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British Columbia is increasing the number of MRI exams that will be done across the province.

Health Minister Adrian Dix says 37,000 more MRIs will be done by this time next year in the public health-care system.

The province says 188,000 of the exams – which use magnets and radio waves to make a detailed picture of specific parts of the body – are slated to be performed this year at hospitals and clinics in the public system.

Dix says $11-million is being made available to add resources and capacity, allowing for the completion of 225,000 MRIs in 2018-19.

He says that is nearly a 20 per cent increase, which he describes as a “bold step” towards delivery of an NDP promise to restore health services and cut waiting lists.

The Health Ministry says overall wait times for the exams exceed 41 days for half of all patients, with 10 per cent waiting more than 199 days.

“Wait times are simply too long in B.C., in part due to volumes that are 35 to 40 per cent less than other provinces,” Dix says.

Ministry data shows that by the end of last year, B.C.’s per capita rate for a scan was 37 for every 1,000 of the population, far below the national average of 55.5 per 1,000.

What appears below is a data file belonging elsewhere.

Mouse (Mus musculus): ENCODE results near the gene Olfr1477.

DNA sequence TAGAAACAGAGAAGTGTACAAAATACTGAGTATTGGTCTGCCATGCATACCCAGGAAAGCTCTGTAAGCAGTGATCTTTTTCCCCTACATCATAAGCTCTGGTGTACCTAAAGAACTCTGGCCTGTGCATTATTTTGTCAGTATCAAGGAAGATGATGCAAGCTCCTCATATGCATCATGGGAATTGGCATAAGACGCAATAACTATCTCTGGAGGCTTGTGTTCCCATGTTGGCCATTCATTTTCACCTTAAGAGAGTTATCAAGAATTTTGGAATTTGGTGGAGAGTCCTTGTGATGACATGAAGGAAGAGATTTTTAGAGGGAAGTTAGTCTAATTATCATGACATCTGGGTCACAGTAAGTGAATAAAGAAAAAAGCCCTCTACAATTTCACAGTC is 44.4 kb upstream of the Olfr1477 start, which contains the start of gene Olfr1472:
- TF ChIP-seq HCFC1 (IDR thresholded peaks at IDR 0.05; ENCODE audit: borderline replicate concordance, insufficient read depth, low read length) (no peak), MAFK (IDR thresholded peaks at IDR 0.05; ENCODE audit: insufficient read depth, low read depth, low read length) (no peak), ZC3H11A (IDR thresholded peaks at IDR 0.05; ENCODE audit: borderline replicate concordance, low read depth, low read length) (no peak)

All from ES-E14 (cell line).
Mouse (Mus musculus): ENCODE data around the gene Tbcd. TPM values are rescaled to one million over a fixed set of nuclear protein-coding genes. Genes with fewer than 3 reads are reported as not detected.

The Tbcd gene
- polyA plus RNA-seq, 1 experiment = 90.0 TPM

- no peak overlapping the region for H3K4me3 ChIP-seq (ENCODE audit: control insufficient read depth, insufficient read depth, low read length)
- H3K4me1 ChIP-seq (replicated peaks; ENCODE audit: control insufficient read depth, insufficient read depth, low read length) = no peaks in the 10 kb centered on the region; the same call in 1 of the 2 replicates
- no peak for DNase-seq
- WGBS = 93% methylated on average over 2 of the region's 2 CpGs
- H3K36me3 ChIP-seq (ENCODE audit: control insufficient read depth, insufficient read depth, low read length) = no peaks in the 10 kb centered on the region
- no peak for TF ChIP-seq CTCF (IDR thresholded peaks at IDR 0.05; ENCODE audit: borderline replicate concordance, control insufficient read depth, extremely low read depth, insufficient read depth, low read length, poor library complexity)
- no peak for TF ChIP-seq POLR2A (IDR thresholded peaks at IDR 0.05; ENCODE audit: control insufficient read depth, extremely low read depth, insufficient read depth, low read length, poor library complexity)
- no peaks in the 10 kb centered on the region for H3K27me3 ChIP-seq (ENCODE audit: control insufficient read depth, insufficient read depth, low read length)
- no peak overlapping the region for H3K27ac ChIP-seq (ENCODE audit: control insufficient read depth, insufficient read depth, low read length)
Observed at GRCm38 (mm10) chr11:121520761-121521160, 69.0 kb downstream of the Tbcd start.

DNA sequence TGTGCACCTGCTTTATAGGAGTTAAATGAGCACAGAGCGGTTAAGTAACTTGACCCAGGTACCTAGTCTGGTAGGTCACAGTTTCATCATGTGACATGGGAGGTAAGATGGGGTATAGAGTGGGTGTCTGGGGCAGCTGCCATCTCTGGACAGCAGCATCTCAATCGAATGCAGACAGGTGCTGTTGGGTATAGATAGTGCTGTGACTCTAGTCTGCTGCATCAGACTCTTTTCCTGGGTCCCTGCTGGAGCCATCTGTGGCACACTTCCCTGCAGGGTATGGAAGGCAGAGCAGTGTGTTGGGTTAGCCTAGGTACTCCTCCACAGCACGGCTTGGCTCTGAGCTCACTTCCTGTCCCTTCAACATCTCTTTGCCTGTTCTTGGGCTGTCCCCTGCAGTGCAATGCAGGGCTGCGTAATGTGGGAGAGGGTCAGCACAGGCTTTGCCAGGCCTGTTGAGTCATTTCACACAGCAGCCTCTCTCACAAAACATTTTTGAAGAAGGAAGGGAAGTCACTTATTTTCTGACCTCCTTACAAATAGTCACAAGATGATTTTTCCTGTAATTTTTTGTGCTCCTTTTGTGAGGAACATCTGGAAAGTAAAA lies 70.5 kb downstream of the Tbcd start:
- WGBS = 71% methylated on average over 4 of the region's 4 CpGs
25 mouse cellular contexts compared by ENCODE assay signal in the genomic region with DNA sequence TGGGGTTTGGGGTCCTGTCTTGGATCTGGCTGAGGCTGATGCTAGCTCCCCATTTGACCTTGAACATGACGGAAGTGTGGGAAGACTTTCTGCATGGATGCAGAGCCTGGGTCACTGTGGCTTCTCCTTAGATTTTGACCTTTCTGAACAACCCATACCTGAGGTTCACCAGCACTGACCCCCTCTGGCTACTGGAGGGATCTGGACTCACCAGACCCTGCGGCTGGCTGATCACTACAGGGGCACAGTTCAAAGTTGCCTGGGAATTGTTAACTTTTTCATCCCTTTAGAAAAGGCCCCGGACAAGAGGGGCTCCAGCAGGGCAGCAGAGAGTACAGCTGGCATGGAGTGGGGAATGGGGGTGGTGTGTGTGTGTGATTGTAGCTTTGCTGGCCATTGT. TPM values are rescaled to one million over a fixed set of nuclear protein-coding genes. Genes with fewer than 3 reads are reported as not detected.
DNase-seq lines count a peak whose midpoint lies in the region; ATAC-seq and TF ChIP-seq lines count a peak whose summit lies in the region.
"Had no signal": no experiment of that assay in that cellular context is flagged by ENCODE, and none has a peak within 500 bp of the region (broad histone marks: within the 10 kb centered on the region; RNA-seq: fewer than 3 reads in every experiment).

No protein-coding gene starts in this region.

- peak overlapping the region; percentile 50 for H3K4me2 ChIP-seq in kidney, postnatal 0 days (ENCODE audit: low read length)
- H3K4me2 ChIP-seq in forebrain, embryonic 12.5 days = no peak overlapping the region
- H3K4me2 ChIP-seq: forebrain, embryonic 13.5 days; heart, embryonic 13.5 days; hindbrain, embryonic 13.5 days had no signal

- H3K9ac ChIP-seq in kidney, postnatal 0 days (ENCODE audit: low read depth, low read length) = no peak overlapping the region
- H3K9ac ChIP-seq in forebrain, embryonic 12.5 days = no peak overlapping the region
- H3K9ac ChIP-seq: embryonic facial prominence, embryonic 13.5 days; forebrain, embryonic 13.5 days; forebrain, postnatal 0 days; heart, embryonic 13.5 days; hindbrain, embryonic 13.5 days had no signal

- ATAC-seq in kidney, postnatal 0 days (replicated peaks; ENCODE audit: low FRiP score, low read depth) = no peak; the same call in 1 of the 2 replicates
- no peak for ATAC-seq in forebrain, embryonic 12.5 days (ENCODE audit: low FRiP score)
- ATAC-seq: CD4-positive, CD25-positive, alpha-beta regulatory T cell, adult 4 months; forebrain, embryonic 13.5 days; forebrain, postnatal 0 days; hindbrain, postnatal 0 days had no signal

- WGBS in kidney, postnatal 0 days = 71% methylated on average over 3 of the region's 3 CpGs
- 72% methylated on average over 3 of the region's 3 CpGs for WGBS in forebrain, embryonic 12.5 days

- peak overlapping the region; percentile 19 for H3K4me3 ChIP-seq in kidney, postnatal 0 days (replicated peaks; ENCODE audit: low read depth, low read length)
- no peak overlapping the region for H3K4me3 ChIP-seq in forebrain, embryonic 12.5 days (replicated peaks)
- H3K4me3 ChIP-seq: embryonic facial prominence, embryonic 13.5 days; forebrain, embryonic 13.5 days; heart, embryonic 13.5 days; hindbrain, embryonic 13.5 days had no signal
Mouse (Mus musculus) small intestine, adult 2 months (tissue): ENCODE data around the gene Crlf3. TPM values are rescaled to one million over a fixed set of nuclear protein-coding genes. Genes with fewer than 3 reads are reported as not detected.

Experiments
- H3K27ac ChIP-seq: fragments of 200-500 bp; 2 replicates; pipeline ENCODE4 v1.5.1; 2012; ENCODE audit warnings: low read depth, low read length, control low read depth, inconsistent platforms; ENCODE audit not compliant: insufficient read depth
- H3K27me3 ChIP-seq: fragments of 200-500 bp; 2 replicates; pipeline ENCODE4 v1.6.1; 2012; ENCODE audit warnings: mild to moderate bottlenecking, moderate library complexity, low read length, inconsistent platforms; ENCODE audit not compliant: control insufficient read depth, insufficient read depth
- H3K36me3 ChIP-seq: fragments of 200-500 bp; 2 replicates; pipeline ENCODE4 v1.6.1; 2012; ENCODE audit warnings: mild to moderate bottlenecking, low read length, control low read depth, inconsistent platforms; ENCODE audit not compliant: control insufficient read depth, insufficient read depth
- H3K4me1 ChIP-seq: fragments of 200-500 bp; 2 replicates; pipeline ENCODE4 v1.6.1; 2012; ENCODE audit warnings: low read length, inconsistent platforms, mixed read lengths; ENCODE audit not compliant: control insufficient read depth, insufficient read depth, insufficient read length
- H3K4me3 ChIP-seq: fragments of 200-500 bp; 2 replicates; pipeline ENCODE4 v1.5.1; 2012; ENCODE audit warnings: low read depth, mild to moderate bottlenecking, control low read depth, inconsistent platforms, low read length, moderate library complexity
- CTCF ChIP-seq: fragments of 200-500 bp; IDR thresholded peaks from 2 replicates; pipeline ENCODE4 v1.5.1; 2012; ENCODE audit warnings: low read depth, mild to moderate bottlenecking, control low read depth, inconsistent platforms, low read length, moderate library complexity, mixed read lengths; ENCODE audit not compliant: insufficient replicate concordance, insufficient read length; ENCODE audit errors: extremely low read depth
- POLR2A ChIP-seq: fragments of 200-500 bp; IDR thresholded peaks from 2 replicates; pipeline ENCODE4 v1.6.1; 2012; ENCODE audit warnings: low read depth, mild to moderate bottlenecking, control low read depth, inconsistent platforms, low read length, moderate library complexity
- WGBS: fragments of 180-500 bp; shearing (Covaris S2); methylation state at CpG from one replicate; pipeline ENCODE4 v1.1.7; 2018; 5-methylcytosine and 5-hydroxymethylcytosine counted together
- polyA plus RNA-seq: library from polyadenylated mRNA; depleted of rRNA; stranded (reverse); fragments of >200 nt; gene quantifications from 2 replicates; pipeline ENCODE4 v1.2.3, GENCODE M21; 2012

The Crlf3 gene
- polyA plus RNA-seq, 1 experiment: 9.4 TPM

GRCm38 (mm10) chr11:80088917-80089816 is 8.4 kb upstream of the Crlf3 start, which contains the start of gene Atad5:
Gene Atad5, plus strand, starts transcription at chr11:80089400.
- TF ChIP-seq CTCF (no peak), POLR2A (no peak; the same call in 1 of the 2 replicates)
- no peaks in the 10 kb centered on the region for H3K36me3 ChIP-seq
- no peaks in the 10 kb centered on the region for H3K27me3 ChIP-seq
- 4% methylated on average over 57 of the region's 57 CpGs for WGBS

The increased targets will be achieved by operating existing machines longer to accommodate more patients, installing already planned machines, and by adding more of them to the public health-care system, the ministry says in a news release.

Centralized regional registries will also be created to weed out duplicate referrals and appointments, prevent wasted operating time and offer patients the earliest appointment available.

Magnetic resonance imaging is one of the tools used to diagnose a number of medical conditions, including abnormalities of the brain, as well as tumours, cysts and soft-tissue injuries, the ministry says.

The government’s announcement marks a shift in its approach, said the BC Health Coalition, a network of individuals and organizations that campaigns for improvements to public health care.

“For too long B.C. has allowed public MRI wait times to grow while allowing a market for private MRI clinics to flourish,” Edith MacHattie, the coalition’s co-chair, said in a news release.

MacHattie said more money spent to increase the number of MRIs that can be done in the public health system will also help reduce waits for surgery.

“An accurate diagnosis is the first step to ensure patients receive the care they need to get well,” says MacHattie. “Increasing the province’s ability to provide timely public MRI scans will play an important role in driving down surgical wait times.”

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